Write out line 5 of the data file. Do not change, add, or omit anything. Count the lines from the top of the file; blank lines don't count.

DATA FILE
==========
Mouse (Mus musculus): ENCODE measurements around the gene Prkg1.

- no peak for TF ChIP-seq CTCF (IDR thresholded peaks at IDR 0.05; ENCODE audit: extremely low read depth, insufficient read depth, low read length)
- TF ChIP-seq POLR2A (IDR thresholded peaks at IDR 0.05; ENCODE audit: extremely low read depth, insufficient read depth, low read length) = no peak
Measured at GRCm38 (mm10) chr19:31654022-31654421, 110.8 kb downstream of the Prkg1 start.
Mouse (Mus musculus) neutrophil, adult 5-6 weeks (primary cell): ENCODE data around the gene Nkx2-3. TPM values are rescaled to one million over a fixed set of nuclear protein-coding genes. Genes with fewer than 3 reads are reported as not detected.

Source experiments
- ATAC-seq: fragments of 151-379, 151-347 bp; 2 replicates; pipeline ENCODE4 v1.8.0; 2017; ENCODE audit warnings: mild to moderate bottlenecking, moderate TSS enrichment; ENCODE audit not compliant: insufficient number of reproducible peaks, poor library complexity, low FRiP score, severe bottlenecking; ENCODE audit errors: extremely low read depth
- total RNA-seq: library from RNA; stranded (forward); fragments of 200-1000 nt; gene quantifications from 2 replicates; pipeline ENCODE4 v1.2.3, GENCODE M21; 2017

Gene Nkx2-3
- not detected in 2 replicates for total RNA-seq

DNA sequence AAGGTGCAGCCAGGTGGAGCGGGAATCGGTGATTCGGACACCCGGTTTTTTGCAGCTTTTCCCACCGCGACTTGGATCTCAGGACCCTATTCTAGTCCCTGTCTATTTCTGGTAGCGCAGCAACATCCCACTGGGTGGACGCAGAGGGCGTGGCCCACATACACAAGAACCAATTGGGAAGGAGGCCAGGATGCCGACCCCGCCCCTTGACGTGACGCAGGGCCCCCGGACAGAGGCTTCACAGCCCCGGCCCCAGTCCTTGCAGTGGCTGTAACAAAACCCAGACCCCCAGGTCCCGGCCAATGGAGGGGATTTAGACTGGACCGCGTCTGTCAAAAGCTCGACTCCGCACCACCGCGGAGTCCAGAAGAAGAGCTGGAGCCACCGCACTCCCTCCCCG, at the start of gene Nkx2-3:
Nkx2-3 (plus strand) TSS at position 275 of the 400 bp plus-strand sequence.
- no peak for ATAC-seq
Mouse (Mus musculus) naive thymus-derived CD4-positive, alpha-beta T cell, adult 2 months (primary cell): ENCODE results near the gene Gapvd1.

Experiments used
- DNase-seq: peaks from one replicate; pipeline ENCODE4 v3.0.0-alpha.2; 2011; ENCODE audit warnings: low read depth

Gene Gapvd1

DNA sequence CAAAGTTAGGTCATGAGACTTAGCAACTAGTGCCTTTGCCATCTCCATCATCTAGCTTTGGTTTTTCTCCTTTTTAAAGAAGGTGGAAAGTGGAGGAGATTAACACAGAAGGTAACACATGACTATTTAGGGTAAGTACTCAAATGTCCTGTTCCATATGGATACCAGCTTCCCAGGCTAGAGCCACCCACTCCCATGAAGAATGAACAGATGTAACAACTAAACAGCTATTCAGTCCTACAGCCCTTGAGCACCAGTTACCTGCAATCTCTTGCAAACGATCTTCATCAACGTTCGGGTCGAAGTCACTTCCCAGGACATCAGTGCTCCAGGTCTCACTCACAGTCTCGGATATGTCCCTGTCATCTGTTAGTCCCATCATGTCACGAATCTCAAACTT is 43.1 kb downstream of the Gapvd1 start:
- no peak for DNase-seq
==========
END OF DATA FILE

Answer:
Mouse (Mus musculus) neutrophil, adult 5-6 weeks (primary cell): ENCODE data around the gene Nkx2-3. TPM values are rescaled to one million over a fixed set of nuclear protein-coding genes. Genes with fewer than 3 reads are reported as not detected.